The chatter at ESPN's upfront presentation Tuesday morning centered on Bill Simmons, conspicuously absent since ESPN president John Skipper abruptly announced Friday that he would not renew Simmons' contract.
"It was business," Skipper said in a post-upfront scrum with reporters, adding that his decision does "not detract from the appreciation I have for Bill Simmons."
Skipper added that Simmons is a "brilliant" writer and editor and delivered "tremendous value" to ESPN. He wouldn't say exactly why talks broke down, but he disclosed that the impasse was about "more than money."
And he admitted that reports that Simmons found out that his career at ESPN was ending when the New York Times tweeted its story about the network deciding not to renew his contract are correct.
Skipper would not comment on whether the network's lawyers are now negotiating an exit agreement with Simmons. But he asserted: "All is cordial."
Simmons has had a successful, memorable and rocky 14-plus-year tenure at ESPN, where he built digital power house Grantland and also was integral to the network's critically praised 30 for 30 documentary franchise.
At a network chock a block with provocative voices, Simmons was the loudest. He was unafraid to criticize the sports world's most powerful, including NFL commissioner Roger Goodell. A profane tirade agsinst Goodell last September on Grantland podcast The B.S. Report earned Simmons a three-week suspension, without pay. And last week on Dan Patrick's radio show, Simmons took another swipe at Goodell saying the commissioner lacked the "testicular fortitude" to impose a punishment on the New England Patriots for deflating footballs. Goodell suspended Patriots quarterback Tom Brady for four games next season. Brady is appealing the suspension.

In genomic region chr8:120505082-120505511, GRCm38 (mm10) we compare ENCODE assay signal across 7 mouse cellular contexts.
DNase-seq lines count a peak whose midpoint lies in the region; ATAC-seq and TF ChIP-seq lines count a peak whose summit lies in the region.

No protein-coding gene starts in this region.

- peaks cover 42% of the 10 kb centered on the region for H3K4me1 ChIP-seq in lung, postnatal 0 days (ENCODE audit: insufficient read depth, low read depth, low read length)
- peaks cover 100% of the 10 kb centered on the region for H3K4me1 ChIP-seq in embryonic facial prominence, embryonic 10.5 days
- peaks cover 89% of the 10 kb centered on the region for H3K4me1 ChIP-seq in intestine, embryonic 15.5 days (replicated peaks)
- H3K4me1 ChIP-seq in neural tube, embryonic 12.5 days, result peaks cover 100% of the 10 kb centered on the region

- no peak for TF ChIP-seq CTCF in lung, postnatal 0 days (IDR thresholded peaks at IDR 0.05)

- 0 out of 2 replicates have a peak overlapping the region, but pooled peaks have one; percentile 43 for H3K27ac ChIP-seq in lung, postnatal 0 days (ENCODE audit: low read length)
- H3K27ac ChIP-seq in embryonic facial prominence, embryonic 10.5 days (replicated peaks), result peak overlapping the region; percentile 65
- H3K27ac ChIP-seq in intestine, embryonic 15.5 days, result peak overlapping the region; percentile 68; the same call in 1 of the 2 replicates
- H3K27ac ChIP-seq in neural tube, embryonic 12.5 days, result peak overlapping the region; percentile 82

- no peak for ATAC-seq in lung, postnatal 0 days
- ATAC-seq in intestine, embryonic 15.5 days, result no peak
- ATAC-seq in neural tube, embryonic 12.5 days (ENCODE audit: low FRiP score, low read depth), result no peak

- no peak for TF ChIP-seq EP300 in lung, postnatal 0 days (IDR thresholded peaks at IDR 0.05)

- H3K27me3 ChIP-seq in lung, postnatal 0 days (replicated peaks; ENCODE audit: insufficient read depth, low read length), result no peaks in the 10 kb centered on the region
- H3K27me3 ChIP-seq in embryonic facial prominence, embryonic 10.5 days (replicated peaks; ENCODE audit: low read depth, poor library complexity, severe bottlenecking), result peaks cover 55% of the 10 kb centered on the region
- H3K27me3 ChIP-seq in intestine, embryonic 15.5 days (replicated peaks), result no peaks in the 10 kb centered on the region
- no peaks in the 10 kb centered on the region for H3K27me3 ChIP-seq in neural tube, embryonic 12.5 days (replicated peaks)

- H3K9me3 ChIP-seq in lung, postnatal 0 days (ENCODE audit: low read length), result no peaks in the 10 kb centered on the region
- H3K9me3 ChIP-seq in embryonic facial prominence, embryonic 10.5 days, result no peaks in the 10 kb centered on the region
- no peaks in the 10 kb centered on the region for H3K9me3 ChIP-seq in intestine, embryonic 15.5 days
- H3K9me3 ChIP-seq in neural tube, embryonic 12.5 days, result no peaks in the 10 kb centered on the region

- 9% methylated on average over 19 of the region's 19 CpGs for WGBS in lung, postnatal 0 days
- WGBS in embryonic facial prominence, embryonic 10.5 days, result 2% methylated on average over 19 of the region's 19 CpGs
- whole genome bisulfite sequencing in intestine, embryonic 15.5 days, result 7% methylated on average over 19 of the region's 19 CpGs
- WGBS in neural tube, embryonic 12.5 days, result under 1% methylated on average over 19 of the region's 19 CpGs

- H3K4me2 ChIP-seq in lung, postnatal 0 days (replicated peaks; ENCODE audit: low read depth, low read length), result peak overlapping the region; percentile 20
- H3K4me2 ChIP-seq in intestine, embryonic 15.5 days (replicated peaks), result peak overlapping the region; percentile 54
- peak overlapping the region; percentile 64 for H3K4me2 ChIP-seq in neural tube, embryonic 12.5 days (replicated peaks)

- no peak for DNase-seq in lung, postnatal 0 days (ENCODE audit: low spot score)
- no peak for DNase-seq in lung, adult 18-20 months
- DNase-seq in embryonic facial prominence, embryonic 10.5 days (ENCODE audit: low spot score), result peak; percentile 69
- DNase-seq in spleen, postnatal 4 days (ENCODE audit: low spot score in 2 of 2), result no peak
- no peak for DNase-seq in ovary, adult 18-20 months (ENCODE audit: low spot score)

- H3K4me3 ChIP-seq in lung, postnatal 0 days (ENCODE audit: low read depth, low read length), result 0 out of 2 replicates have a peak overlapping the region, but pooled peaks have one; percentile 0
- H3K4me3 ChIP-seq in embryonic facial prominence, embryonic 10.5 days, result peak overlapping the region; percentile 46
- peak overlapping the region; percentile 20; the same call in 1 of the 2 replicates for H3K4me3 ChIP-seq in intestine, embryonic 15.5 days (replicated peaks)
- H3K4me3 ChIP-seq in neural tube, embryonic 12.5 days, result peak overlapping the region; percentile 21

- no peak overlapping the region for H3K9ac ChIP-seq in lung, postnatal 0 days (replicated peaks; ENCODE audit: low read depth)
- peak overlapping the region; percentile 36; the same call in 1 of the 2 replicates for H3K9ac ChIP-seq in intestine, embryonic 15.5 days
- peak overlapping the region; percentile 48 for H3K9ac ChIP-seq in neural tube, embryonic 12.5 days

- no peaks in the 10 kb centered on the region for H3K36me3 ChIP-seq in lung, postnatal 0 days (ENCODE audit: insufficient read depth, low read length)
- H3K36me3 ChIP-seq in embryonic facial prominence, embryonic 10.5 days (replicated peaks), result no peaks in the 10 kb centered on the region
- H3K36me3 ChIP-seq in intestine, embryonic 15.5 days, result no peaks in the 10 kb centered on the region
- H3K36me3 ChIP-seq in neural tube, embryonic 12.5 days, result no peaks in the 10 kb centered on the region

Simmons has always been close to Skipper, who was a reliable defender even before Skipper took over as president of ESPN in 2011 from the more buttoned up George Bodenheimer. But sources say their relationship has frayed in recent months. Still, Skipper's surprise announcement left Simmons "reeling," a source close to Simmons told The Hollywood Reporter. In fact, the day before his interview with The Times, Skipper had a business call with Simmons' agent James Dixon, never betraying that anything was amiss.
It's unclear what Simmons will do next. Simmons' strengths hew toward blogging, writing and social media rather than broadcasting or color analysis. So his next move is likely to be in the digital arena, though a television component would not be unusual. Simmons has maintained a friendship with former ESPN executive Jamie Horowitz, who next week takes over as head of programming for Fox Sports 1 and Fox Sports 2. Turner Sports also is focused on its digital assets, which include Bleacher Report.
Simmons has remained quiet on social media. His $5 million contract extends until the fall and likely has a nondisparagement clause. So he's unlikely to unburden himself publicly until his lawyers are finished negotiating an exit agreement with ESPN.
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